Should You Discuss Religious Practices During a Job Interview?
The interview question was seemingly simple, “How do you relieve stress?” And as Michael sat looking at his two interviewers awaiting his response, a myriad of things went through his head.
“How do you overcome stressful situations?” one of his interviewers added to the originally posed question. At that point Michael began to get nervous 1) because he felt like he was taking too long to answer and 2) because although he knew there were “appropriate responses” he could offer, they would not be true.
Michael could say he exercises, uses stress relief toys, or even listens to calming music. And while all of those things are helpful, they are not Michael’s no.1 approach to relieving stress. His approach fell under a “touchy subject” when it came to job interviews and workplace etiquette in general, and he wasn’t sure how the interviewers would perceive him if he expressed this aspect of himself.
Yet, priding himself on integrity, Michael decided to tell the truth.
“The best way for me to relieve stress is through prayer,” Michael finally responded. “Whenever I find myself in a stressful situation, it helps when I pray and focus on my purpose, understanding that the current roadblock or adversity is only temporary. Prayer helps me put things back into perspective.”
Both Michael and the above scenario are real (different name, of course) and when I heard about his experience during an important job interview, it led me to think about how stressful answering interview questions can be.
Every job seeker wants to say the “right” things so that he/she is viewed favorably by the interviewer(s); so, there are certain do’s and don’ts when it comes to how to answer interview questions and/or what topics to avoid during an interview—and religion is usually high up on the list.
According to Etiquette Expert Debby Mayne, there are eight topics people should generally avoid when practicing interview etiquette. In her about.com article, “Job Interview Etiquette – 8 Topics to Avoid,” the topics of Politics and Religion were listed as number one. Mayne writes:
Unless you are interviewing for a position in a political or religious environment, you need to avoid both of these topics. If the interviewer starts discussing his or her own opinions or beliefs, be polite and listen, but don’t interject your own views. Instead, be prepared with a question directly relating to the job.
You may wonder if the topic of religion or one’s religious affiliation/beliefs would even need to be addressed in an interview. Well, TriNet referenced a Gallup poll revealing that 90 percent of American adults say that religion is either very important or fairly important in their lives.
And according to the Pew Research Religion & Public Life Project, “nearly eight-in-ten (78.4%) adults report belonging to various forms of Christianity, about 5% belong to other faiths and almost one-in-six (16.1%) are not affiliated with any particular religion.”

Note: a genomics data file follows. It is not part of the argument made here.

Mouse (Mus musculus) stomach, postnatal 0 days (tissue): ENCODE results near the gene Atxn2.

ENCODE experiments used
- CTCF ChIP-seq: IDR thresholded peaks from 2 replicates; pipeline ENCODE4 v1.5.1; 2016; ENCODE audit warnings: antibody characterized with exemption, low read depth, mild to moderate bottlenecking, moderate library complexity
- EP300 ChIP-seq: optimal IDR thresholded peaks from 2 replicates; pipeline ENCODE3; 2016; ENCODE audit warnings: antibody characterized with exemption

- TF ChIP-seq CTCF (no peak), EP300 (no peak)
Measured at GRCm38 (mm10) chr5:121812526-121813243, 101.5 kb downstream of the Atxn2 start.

Although there are mixed views on religion’s influence on American society, many people still do identify with one or more religions, even if practiced moderately. And in many cases a person’s religion will affect his or her daily lifestyle.
So, like in the case of Michael, religion can weave its way into one’s professional life or practices, even if subtly or in a seemingly insignificant way as helping to relieve stress. And if your religious practices do indeed affect your professional life—whether those are the source of your career motivation, career outlook, or how you handle conflict—should you then divulge this at times controversial information during a job interview?
Similar to discussing a pregnancy or political views and affiliations, people tend to shy away from bringing up their religious preferences and or practices (in relation to their careers) during interviews because they fear discrimination.
Pertaining to religious discrimination in the workplace, the U.S. Equal Employment Opportunity Commission says the following:
Religious discrimination involves treating a person (an applicant or employee) unfavorably because of his or her religious beliefs. The law protects not only people who belong to traditional, organized religions, such as Buddhism, Christianity, Hinduism, Islam, and Judaism, but also others who have sincerely held religious, ethical or moral beliefs.
The law forbids discrimination when it comes to any aspect of employment, including hiring, firing, pay, job assignments, promotions, layoff, training, fringe benefits, and any other term or condition of employment.
It sounds good on paper, of course, but like ageism, sexism and discrimination against those with disabilities, the LGBT community or racial discrimination, many job seekers are aware that company’s do in fact break discrimination laws when hiring, and oftentimes it’s extremely difficult for a job seeker to prove he/she was discriminated against, especially if the company doesn’t have a history of complaints.
Michael made a personal decision to make his religious practices known (to an extent) and whether or not that will affect his future employment remains to be seen. But, as recruiters and HR personnel, do you believe it is up to a candidate to decide whether or not he/she will discuss any religious practices during a job interview, or like most interview etiquette advice out there, should candidates simply avoid this subject matter?
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